I've been writing ten minute plays for the past year. One won two contests and is being published. Another won one contest and is entered in the upcoming Samuel French Off Off Broadway festival. That's two out of nineteen; but if theaters weren't taking a chance on new works, it'd be zero out of nineteen.

I agree with not *requiring* that the show has never been produced, but I'm a little leery about the Just the Hits idea.

PolyWogg said...

I live in Ottawa, which gives me decent access to a variety of play going options. Nothing like you experience in your area, of course, we have only 1M people in the area, but it's enough for us to have two main amateur theatres, two semi-professional theatres, and the National Arts Centre (plus a few other theatres that rent out space to local "come one, come all" companies). The main amateur theatres go for the lighter hits; the semi-professional ones (sort of Tier 2 productions) go for the creative tours and "artistic" endeavours. And the NAC? Well...

A number of years ago, the AD for the NAC at the time gave an interview where they talked about the challenge of choosing a repertoire for the year...it's the "national" theatre, so of course they want to be artistic and avant-garde, but the more accessible hits would be commercial successes. They recently put on one of their more accessible plays, a comedy called The Wedding Party, the first one I have opted to see in five or six years of consideration, and other than a bit of confusion with six actors all playing about 3 roles each, it worked well...but in your parlance, they had work-shopped the heck out of it first (the six artists with the playwright, who was also one of the lead actresses). One of the best plays I've seen in a really long time.

At the amateur theatre, i.e. the "lighter hits", the acting is nowhere near as good, but the cost is lower and the plays are more enjoyable in many respects. I'm a plebe in that regard, I guess. I'll take Saltwater Moon or a Norm Foster comedy any day, instead of a great interpretation of some historical figures relationship with their maid. They can be hit or miss for the acting, or more precisely the casting, but what can you do at the price? A number of years ago, I saw an Agatha Christie play where the premise was a seaside retreat, son with his new wife would be there, and the exwife was invited too, along with a retired sea Captain. Premise in the book was that ex-wife was nice, solid, stable, while new wife that he dumped the old wife for was a shiny femme fatale that turned his head. They bring out the old wife, and she's gorgeous. Easy to see why he would want to go back to her, but that ups the ante on the new wife -- she comes out, and she's older and dowdy, almost frumpish. Like, really? We're supposed to believe he dumped wife #1 for this? Okay, whatever. Then they introduce the retired sea captain who is supposed to be a sharp as nails, quiet Hercule Poirot-rival, and he's presented more like Clouseau or Columbo...wth? It's the only time I have ever left at intermission. I usually sit through to see what vision the playwright, director, producer had...but that one was just irritating. But I digress.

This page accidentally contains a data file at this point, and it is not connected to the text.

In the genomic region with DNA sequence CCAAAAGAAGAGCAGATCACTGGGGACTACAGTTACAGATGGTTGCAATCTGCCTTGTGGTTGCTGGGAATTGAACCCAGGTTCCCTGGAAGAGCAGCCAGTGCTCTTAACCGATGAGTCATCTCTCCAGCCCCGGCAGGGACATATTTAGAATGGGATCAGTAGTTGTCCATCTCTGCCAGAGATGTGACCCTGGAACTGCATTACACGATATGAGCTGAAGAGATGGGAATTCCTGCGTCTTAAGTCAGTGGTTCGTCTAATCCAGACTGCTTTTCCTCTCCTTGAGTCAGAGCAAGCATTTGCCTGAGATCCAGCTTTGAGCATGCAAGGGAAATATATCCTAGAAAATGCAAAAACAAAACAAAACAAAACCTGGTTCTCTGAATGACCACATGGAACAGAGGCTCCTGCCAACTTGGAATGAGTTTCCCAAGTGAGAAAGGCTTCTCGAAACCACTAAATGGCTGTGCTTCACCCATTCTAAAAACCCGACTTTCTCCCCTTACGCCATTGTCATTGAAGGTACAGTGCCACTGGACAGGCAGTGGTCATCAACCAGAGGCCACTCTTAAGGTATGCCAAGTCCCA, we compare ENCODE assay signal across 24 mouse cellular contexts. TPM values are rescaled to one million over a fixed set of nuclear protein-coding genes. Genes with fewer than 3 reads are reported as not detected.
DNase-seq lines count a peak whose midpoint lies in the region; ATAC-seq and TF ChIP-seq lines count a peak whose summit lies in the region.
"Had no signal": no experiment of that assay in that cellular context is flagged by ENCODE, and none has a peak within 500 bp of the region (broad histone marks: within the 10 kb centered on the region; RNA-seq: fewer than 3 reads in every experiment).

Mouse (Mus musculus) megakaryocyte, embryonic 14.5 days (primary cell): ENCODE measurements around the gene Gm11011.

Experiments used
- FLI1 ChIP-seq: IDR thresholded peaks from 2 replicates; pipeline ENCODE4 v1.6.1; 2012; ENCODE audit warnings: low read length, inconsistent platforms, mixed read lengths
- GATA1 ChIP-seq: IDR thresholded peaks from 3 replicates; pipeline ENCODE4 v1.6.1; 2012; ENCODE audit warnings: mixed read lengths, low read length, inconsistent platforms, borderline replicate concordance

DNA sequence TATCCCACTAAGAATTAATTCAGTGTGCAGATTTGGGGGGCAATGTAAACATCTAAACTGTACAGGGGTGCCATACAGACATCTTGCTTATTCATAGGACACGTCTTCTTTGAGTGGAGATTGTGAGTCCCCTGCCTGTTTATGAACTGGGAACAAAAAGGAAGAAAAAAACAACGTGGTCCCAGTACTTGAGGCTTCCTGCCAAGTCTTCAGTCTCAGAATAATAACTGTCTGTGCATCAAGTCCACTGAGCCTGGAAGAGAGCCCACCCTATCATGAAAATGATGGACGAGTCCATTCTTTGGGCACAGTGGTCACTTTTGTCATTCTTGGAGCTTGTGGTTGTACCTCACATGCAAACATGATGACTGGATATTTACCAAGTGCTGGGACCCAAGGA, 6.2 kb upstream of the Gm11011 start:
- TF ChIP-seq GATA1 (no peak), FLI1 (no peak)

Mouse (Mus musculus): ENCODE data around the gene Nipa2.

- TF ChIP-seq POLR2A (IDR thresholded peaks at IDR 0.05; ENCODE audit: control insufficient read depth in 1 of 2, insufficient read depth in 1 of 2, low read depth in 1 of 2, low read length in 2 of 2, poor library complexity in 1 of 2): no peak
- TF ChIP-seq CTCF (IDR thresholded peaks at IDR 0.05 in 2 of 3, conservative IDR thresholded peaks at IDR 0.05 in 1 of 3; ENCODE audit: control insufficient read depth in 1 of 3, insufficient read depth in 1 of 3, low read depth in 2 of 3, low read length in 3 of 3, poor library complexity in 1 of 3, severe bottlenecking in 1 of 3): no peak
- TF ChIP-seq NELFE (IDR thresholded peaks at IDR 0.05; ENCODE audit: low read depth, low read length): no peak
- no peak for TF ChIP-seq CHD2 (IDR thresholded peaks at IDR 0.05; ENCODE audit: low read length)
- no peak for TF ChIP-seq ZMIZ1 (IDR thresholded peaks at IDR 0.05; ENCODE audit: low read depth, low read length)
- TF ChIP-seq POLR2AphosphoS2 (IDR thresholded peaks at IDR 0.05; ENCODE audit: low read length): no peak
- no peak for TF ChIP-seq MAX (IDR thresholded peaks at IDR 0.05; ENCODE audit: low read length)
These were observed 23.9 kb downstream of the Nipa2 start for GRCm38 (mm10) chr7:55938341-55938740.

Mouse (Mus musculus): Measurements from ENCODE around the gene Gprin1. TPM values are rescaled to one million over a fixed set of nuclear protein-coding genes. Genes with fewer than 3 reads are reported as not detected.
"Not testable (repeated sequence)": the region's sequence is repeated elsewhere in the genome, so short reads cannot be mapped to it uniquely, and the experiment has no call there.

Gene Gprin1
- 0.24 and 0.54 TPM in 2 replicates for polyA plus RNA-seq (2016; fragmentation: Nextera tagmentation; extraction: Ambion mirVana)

In Canada, at least, a lot of the short plays ask for previously unproduced plays as a deliberate attempt to help new playwrights, with the view that established playwrights already have a foot in the door. In your neck of the woods, where there are tons of previously produced, now struggling writers, that "benefit" might not seem like much. The backdoor criticism is that one of the reasons they target unproduced people is that they don't offer anything more than exposure...like an unpaid internship.